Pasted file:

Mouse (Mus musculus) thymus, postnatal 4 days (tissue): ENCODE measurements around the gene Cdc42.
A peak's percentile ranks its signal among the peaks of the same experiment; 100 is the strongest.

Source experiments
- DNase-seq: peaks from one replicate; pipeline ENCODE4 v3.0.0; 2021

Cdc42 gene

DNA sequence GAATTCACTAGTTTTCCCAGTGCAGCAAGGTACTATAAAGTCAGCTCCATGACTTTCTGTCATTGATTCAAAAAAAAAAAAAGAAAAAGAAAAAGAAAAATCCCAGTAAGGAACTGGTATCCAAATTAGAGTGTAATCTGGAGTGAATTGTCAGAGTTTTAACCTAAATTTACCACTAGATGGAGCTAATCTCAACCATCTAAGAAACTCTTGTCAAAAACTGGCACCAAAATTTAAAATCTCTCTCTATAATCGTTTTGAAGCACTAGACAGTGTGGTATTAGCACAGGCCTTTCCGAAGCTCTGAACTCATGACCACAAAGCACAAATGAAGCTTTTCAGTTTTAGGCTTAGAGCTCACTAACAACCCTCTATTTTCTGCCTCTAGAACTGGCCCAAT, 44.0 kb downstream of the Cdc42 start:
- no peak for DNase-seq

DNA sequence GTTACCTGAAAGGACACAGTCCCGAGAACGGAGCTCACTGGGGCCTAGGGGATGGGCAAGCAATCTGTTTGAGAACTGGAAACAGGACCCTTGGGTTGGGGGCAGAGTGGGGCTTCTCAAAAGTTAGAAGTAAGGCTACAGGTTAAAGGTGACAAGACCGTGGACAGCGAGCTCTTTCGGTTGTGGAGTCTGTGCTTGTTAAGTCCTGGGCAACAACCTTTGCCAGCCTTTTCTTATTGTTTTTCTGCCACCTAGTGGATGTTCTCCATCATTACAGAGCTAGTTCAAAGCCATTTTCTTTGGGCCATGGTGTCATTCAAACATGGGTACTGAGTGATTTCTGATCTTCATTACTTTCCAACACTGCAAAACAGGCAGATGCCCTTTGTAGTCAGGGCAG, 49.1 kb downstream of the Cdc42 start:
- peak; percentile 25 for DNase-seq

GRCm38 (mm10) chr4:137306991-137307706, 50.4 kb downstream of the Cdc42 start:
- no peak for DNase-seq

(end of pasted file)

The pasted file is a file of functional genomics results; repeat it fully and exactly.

Mouse (Mus musculus) thymus, postnatal 4 days (tissue): ENCODE measurements around the gene Cdc42.
A peak's percentile ranks its signal among the peaks of the same experiment; 100 is the strongest.

Source experiments
- DNase-seq: peaks from one replicate; pipeline ENCODE4 v3.0.0; 2021

Cdc42 gene

DNA sequence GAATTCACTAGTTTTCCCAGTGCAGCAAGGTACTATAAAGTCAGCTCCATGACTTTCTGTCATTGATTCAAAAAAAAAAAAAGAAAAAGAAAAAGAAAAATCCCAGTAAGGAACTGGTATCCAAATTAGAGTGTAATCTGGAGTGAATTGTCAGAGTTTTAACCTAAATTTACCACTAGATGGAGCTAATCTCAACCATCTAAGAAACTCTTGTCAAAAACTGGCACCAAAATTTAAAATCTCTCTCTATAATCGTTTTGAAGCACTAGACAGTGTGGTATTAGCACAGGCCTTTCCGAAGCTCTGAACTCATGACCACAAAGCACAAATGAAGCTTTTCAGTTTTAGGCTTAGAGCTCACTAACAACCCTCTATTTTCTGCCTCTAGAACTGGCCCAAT, 44.0 kb downstream of the Cdc42 start:
- no peak for DNase-seq

DNA sequence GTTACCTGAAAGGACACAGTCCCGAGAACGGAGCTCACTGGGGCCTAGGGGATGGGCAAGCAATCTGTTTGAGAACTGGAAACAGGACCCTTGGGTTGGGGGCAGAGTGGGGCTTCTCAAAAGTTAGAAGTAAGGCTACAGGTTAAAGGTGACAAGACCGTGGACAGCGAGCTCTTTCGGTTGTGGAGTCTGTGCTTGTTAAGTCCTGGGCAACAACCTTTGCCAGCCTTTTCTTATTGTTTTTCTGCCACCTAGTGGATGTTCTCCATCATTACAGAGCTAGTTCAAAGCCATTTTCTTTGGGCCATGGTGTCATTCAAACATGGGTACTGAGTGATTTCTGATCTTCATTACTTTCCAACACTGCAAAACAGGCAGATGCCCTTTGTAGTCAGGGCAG, 49.1 kb downstream of the Cdc42 start:
- peak; percentile 25 for DNase-seq

GRCm38 (mm10) chr4:137306991-137307706, 50.4 kb downstream of the Cdc42 start:
- no peak for DNase-seq